Tag Archives: David Hart

Apprehending Apokatastasis: The Incoherence of Everlasting Perdition

I’m a bit surprised to find myself beginning a series of reflections on That All Shall Be Saved by David Bentley Hart. The book has already generated a copiosity of reviews from theolo­gians and internet cognoscenti. Eclectic Orthodoxy has hosted … Continue reading

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The Polemics of Perdition: David Bentley Hart and his Critics

It’s been four months since David Bentley Hart’s That All Shall Be Saved was published, and the internet is now littered with reviews (ten available on this blog). As one might expect, the responses have varied dramatically, from the enthusiastically approbative … Continue reading

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Theodicy, Hell, and David Bentley Hart

by Brian C. Moore, Ph.D. In his recent blog post “The Morality of Gehenna,” Father Lawrence Farley defends the com­patibility of traditional notions of hell with the Goodness of the Christian God. His voice is certainly not inhumane. He recognizes … Continue reading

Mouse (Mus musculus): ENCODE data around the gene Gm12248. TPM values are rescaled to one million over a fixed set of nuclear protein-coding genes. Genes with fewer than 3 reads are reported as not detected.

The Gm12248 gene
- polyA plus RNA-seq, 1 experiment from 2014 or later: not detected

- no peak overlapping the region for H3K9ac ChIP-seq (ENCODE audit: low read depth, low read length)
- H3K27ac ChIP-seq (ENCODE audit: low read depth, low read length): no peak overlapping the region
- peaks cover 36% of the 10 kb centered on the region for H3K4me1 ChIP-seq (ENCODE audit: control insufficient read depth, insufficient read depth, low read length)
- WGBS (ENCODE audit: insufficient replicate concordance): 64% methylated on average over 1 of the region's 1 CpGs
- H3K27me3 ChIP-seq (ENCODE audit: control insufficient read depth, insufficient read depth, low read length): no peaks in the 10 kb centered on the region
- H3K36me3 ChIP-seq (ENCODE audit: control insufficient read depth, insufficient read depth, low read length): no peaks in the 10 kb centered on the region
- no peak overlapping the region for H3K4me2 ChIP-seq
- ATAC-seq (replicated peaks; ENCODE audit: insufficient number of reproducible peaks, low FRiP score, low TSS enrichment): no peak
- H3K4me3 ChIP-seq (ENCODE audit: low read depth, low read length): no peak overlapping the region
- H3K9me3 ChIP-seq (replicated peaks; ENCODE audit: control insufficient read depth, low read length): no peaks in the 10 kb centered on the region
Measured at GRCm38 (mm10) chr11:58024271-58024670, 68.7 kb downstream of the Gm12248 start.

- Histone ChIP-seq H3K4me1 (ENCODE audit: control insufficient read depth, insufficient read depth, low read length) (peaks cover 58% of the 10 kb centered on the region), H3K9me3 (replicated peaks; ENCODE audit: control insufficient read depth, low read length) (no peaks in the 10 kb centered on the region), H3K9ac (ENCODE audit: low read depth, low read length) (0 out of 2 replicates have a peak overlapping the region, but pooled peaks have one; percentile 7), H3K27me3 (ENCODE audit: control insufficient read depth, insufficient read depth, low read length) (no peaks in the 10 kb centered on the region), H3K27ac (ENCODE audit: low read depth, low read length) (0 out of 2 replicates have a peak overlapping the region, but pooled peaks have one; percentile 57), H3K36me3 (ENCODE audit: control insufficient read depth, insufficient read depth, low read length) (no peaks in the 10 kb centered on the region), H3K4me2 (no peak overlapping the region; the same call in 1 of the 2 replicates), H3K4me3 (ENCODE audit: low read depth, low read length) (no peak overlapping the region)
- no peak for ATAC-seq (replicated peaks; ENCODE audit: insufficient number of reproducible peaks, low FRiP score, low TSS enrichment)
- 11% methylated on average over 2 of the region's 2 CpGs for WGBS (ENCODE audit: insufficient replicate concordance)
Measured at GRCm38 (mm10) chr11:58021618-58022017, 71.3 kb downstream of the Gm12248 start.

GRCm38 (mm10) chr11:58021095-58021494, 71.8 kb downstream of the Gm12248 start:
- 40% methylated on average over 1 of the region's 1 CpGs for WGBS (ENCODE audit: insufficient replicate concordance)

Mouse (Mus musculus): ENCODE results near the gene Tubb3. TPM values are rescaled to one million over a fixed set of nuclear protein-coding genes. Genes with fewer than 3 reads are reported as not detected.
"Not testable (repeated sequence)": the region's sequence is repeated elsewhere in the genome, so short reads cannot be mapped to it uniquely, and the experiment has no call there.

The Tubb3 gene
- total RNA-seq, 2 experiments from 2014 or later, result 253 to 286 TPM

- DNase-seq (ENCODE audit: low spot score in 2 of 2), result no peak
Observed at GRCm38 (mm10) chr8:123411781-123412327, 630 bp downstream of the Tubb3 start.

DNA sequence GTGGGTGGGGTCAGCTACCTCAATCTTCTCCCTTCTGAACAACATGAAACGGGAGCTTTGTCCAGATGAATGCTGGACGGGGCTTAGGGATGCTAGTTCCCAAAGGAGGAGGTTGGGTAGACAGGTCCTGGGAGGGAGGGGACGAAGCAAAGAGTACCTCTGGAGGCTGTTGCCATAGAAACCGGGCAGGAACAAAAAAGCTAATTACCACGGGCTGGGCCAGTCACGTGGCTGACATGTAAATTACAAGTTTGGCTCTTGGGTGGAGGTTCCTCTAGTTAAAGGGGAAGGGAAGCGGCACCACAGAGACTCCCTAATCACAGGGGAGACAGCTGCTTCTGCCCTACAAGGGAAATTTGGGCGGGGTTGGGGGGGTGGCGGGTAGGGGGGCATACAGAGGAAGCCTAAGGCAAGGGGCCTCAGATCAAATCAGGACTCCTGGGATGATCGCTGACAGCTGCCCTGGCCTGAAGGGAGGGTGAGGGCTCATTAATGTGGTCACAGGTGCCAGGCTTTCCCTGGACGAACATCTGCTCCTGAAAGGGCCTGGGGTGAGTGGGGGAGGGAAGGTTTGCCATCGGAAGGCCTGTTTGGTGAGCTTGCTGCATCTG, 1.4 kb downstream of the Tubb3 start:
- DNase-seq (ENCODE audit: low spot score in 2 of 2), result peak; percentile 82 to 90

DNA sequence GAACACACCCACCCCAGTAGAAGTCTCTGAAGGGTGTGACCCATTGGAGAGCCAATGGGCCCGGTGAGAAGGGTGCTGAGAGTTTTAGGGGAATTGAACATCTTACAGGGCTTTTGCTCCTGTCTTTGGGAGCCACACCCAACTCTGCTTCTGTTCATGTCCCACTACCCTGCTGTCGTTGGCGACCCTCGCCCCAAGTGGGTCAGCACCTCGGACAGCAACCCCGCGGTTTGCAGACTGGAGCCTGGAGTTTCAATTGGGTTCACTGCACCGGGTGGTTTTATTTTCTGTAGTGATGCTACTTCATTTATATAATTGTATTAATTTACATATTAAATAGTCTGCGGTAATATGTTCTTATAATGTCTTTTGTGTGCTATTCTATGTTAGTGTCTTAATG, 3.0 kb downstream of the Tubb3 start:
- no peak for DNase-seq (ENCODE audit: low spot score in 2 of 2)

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Huis Clos

by Tom Belt To repeat David Hart: I never get my own title. I was going to go with something a bit lighter (‘Come Hell or High Water’, ‘A Bat Out of Hell’, ‘To Hell and Back’), but in the … Continue reading

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Faith, Reason, and Moral Sensibility: One Catholic’s Reflection on ‘That All Shall Be Saved’

by Ty Monroe, Ph.D. Chose étonnante cependant que le mystère le plus éloigné de notre connaissance qui est celui de la transmission du péché soit une chose sans laquelle nous ne pouvons avoir aucune connaissance de nous-mêmes. Car il est … Continue reading

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A Most Peculiar Story: Paradiso

by Brian C. Moore, Ph.D. In his Unspoken Sermon, “The Inheritance,” George MacDonald recalls the fifth canto of Dante’s Paradiso where the souls in the sphere of Mercury first sight the newcomers and cry out “Ecco chicrescera li nostri amori!” … Continue reading

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A Most Peculiar Story: The Freedom of God and Saints

by Brian C. Moore, Ph.D. Some have accused the Australian writer, Gerald Murnane, of a kind of autism. It may be that his method is little more than an idiosyncratic phenomenology, though I suspect there is something more. I cannot … Continue reading

Posted in Book Reviews, Brian Moore, David B. Hart | Tagged , , | 42 Comments